Bird Folklore and Symbolism from Around the World

Throughout history, humans have created numerous myths, tales, and superstitions about birds. When you consider that mankind first constructed aeroplanes capable of flight only a little over a century ago, this makes a lot more sense.

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Birds were some of the only creatures capable of flying through the clouds before to the early twentieth century, causing many of our forefathers to regard them as emblems of the link between heaven and earth. Let’s take a look at what it implies when a bird flies into your house, as well as some other classic bird superstitions.

When Birds Invade Your Home

While it is now customary for individuals to own pet birds, many of our forefathers were terrified of bringing a bird inside. “What does a bird flying into your house mean?” It depends on who you question, as with all symbology. Some civilizations interpreted it as a harbinger of approaching bad luck, while others just saw it as a message.

However, given the chaos that a trapped bird can create inside the average home, the assumption that the circumstance is associated with bad luck is reasonable. Lucille Ball was one of the most renowned believers in the idea that birds are only supposed to live outside.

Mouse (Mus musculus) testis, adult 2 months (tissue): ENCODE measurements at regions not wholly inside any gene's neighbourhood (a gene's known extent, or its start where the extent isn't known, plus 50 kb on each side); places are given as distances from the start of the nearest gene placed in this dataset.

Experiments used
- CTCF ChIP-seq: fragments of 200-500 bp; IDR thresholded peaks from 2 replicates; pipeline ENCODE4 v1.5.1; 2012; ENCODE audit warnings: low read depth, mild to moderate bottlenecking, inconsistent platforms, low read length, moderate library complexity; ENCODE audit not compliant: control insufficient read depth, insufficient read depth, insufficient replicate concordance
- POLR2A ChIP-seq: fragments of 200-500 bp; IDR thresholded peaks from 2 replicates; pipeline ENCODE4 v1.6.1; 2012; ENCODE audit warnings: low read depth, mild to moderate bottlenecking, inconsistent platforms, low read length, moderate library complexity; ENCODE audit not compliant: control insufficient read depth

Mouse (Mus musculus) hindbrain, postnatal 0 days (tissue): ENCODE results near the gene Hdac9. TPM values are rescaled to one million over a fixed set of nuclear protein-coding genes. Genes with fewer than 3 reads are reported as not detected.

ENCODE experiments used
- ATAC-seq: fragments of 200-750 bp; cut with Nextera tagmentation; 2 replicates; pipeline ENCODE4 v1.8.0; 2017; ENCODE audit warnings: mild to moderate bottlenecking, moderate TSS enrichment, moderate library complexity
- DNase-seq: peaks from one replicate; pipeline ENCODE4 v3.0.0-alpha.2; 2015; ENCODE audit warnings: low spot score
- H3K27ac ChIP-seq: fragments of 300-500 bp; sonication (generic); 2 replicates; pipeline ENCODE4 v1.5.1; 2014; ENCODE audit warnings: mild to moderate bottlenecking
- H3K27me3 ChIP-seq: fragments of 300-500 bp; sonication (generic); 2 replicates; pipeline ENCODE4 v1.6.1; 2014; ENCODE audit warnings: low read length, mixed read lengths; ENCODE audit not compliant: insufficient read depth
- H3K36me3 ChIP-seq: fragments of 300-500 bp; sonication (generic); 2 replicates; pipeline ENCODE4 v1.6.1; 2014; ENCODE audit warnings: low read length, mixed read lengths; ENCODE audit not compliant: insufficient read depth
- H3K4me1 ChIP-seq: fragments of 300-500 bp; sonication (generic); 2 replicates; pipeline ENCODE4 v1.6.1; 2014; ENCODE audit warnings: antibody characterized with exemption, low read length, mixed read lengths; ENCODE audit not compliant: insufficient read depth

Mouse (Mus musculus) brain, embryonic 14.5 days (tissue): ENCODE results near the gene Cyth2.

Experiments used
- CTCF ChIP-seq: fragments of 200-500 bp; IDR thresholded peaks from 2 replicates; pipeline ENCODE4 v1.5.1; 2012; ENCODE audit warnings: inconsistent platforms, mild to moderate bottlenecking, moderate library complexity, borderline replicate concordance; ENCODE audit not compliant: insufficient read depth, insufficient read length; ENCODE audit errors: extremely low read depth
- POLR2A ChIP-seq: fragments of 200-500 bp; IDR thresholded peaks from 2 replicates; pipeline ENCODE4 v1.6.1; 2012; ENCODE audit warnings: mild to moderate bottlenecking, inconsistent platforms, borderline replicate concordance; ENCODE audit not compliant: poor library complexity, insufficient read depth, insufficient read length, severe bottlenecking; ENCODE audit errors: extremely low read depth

The I Love Lucy star was so afraid of birds that she would refuse to stay in any hotel that had even a few images of them on the walls. She once went so far as to take the wallpaper out of her house after discovering, to her dismay, that the design included birds.

Lucy’s superstitions, on the other hand, were most likely a consequence of post-traumatic stress disorder (PTSD), as a bird flew into her house the day her father died when she was a child.

Divine Messengers: Birds

Birds have long been associated with heavenly messengers in many cultures. Our forefathers saw their capacity to defy gravity as a kind of superpower, as the sky was associated with the spiritual realm. Many people today believe that heaven exists someplace in the clouds.

This explains why birds have traditionally been thought to have magical abilities that mortals lack. Birds appeared to ancient humans firmly planted on the earth to be capable of nothing less than divine transcendence. Many cultures thought that because birds may land at will, they delivered messages between the worlds of the gods and men.

This may explain why angels, who are also thought to be divine messengers, have traditionally been shown in art with bird-like wings. Doves, which are meant to signify human access to the divine, are still a prominent emblem of the Holy Spirit in Christianity today.

Doves are a sign of peace and healing in Judaism. This is most likely related to Noah’s tale, in which a dove carried news to the ark that the flood had finally ended.

Symbols of Different Bird Types

The precise sort of bird in question was important in the symbolism of many cultures. Specific sorts of birds, like any sign, might mean two distinct things depending on who you ask.